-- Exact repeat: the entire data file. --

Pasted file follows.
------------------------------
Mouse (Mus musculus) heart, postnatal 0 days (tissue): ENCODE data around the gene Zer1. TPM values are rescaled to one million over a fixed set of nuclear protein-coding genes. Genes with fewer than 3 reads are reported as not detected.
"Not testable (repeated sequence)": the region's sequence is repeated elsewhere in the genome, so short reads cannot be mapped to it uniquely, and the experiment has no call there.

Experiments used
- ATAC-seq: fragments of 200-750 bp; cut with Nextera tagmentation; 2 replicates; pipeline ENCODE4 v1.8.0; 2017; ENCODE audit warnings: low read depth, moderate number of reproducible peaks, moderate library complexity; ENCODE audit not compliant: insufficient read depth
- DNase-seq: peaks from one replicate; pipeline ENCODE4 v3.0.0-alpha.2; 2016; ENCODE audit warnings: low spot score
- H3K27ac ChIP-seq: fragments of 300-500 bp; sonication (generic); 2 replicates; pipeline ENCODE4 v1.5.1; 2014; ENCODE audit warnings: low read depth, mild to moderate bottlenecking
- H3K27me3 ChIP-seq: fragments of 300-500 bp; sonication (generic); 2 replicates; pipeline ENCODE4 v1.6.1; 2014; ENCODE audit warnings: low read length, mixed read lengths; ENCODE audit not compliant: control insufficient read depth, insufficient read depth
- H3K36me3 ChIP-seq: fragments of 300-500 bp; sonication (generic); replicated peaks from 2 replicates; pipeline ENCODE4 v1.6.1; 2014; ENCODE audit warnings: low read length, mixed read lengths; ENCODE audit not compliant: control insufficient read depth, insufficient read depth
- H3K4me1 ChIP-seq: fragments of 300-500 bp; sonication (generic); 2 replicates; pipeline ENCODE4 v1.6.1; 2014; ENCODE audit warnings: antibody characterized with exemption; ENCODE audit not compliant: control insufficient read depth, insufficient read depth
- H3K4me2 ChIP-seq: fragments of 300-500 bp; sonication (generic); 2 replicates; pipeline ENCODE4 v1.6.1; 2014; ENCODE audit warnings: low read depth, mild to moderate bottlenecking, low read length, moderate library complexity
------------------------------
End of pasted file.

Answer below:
Mouse (Mus musculus) heart, postnatal 0 days (tissue): ENCODE data around the gene Zer1. TPM values are rescaled to one million over a fixed set of nuclear protein-coding genes. Genes with fewer than 3 reads are reported as not detected.
"Not testable (repeated sequence)": the region's sequence is repeated elsewhere in the genome, so short reads cannot be mapped to it uniquely, and the experiment has no call there.

Experiments used
- ATAC-seq: fragments of 200-750 bp; cut with Nextera tagmentation; 2 replicates; pipeline ENCODE4 v1.8.0; 2017; ENCODE audit warnings: low read depth, moderate number of reproducible peaks, moderate library complexity; ENCODE audit not compliant: insufficient read depth
- DNase-seq: peaks from one replicate; pipeline ENCODE4 v3.0.0-alpha.2; 2016; ENCODE audit warnings: low spot score
- H3K27ac ChIP-seq: fragments of 300-500 bp; sonication (generic); 2 replicates; pipeline ENCODE4 v1.5.1; 2014; ENCODE audit warnings: low read depth, mild to moderate bottlenecking
- H3K27me3 ChIP-seq: fragments of 300-500 bp; sonication (generic); 2 replicates; pipeline ENCODE4 v1.6.1; 2014; ENCODE audit warnings: low read length, mixed read lengths; ENCODE audit not compliant: control insufficient read depth, insufficient read depth
- H3K36me3 ChIP-seq: fragments of 300-500 bp; sonication (generic); replicated peaks from 2 replicates; pipeline ENCODE4 v1.6.1; 2014; ENCODE audit warnings: low read length, mixed read lengths; ENCODE audit not compliant: control insufficient read depth, insufficient read depth
- H3K4me1 ChIP-seq: fragments of 300-500 bp; sonication (generic); 2 replicates; pipeline ENCODE4 v1.6.1; 2014; ENCODE audit warnings: antibody characterized with exemption; ENCODE audit not compliant: control insufficient read depth, insufficient read depth
- H3K4me2 ChIP-seq: fragments of 300-500 bp; sonication (generic); 2 replicates; pipeline ENCODE4 v1.6.1; 2014; ENCODE audit warnings: low read depth, mild to moderate bottlenecking, low read length, moderate library complexity